‘All our Yesterdays - Life before the Mobile!’ was a nostalgic trip down ‘Memory Lane’ for our more mature visitors and an astonishing ‘eye opener’ for the under 25s!
The phone-in-your-pocket that we all take for granted, has been around almost 30 years now, but before the mobile, all these functions were performed by individual devices, invented or perfected many years ago.
At the time, they seemed ‘marvels of the age’ and it was difficult to imagine how they could ever be improved.
We invite you to discover – or remember – how some of these old technologies worked.
In the centre of the room, was a small case containing two items :- a modern ‘Blackberry’ and a replica of Alexander Graham Bell’s original telephone of 1876 (made of oak – of course!)
One bay described the development of the telephone, with examples from the 1890s through to a very early ‘Mobile’ of the ‘80s – known as ‘The Brick’ for obvious reasons! – and not forgetting the notorious ‘Trimphone’, which everyone remembers but nobody liked! Also included was our very popular working Strowger Telephone Exchange.
No mobile phone is complete without music – so we had various wind up gramophones dating from the early 1900s to the teenagers’ ‘must have’ portable record players of the 1960s - as well as a couple of 1890s graphophones, complete with wax cylinders.
We also had the world’s first video recorder on display! This dates from 1964, is the size of a large suitcase, black+white, 2 channels and cost a staggering £1,200 (more than a family car – and far more than the average annual salary!)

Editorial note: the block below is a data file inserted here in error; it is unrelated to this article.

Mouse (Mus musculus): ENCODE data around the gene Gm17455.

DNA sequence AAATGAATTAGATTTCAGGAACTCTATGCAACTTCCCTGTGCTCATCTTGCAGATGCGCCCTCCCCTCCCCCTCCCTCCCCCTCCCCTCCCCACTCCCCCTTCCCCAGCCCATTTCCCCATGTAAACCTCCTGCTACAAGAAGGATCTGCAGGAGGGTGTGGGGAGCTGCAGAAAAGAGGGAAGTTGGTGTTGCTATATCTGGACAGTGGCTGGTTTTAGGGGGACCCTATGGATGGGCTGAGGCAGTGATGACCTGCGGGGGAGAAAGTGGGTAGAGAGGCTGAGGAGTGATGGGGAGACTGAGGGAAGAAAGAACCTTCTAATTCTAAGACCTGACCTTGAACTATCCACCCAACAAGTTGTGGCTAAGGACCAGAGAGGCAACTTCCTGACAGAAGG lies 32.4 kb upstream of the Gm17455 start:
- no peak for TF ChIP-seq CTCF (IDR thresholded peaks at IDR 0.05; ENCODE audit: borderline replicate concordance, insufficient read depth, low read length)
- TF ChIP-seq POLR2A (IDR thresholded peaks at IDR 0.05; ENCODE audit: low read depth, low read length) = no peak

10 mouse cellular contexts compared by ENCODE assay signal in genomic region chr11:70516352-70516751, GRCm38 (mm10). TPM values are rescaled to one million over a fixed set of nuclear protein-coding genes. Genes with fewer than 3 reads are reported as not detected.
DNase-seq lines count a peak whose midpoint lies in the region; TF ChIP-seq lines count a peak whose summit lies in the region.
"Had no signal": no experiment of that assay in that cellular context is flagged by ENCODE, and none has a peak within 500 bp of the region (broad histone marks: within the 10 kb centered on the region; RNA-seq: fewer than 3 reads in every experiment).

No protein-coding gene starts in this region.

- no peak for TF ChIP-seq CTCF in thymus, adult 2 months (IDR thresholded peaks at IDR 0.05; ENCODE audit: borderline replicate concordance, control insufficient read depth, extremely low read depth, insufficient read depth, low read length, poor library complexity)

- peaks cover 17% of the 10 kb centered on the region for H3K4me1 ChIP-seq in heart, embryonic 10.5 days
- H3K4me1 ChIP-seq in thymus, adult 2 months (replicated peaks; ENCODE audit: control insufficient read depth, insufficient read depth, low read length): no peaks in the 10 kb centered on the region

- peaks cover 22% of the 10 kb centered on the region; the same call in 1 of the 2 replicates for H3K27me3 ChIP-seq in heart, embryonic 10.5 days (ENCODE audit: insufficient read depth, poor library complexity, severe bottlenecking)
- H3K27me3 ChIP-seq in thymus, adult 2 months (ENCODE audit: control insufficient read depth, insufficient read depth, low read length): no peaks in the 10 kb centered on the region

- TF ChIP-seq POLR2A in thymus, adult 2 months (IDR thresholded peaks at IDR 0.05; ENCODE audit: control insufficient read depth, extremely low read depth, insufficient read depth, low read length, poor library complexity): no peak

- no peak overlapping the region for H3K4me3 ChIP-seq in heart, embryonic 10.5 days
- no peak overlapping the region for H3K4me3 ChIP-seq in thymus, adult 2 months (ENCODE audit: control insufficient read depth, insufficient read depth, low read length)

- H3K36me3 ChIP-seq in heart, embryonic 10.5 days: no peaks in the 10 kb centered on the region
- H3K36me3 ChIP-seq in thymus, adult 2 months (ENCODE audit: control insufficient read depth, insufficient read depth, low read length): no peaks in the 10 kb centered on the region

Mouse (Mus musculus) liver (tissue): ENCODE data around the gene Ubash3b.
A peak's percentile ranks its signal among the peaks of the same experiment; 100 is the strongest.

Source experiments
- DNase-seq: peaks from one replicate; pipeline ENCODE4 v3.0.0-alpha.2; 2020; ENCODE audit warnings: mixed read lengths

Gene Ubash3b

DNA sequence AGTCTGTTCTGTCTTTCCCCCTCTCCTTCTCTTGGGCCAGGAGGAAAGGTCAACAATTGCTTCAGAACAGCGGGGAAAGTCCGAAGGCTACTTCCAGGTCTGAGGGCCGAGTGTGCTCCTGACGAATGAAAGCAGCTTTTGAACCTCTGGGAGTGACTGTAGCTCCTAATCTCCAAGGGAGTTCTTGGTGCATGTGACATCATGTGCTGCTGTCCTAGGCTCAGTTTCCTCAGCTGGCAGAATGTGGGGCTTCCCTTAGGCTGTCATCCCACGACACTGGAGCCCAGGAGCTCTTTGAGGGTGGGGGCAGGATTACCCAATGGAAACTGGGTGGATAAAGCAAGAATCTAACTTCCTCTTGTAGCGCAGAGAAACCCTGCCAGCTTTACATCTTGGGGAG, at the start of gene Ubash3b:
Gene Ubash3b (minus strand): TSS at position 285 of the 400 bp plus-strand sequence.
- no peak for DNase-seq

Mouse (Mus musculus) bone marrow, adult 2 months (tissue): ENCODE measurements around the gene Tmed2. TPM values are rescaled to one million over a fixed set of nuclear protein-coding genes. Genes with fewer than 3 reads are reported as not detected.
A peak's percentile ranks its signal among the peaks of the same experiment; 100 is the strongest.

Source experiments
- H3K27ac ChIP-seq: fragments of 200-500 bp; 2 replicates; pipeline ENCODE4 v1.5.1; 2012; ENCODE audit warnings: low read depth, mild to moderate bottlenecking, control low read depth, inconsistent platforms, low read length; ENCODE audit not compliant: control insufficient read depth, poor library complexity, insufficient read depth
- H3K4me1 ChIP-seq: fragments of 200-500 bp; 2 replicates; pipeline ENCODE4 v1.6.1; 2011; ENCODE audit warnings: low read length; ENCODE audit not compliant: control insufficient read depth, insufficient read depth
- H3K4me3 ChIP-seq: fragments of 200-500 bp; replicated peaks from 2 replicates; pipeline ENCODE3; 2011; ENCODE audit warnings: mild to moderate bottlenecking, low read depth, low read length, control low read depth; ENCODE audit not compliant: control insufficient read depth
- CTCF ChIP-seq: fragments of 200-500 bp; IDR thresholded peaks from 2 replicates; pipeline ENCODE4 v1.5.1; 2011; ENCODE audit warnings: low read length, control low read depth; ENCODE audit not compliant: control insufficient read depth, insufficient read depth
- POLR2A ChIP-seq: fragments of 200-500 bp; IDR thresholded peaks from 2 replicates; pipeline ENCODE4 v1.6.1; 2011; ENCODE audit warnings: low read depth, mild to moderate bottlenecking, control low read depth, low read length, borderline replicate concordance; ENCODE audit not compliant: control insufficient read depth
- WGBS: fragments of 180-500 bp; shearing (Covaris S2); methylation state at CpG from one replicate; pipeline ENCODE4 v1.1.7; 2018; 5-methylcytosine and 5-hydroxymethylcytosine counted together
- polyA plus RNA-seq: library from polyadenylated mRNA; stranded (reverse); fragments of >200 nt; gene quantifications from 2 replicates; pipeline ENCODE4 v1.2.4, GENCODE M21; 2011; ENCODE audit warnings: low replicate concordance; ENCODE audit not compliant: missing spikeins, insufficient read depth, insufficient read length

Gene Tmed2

Another bay was dedicated to radio, with a few of our favourites, ranging from a 1922 AJS, with valves sitting on the front; wartime civilian receiver made out of plywood; a couple of very attractive bakelite models from the ‘30s, a few ‘trannies’ and a ‘pop-art’ radio in the form of a 1928 sports car (take a look at the spare wheel .... it is the volume control!)
Next came television and we paid tribute to John Logie Baird. On display was a kit version of the ‘Televisor’, Baird’s first television set, dating from 1930. (The commercially produced Televisor was ‘beyond the reach’ of many purses, so you could buy the components in kit form and build them into your own case.)
The final bay was a sort of ‘catch-all’ of many of the other components in your mobile phone: typewriters (no delete button!), adding machines, cameras, wire recorders - everything from snakes and ladders to computers... and the list is growing steadily and rapidly.
In the exhibition, we followed the mobile phone through the first 30 years of its existence.... what will the next 30 have in store for us??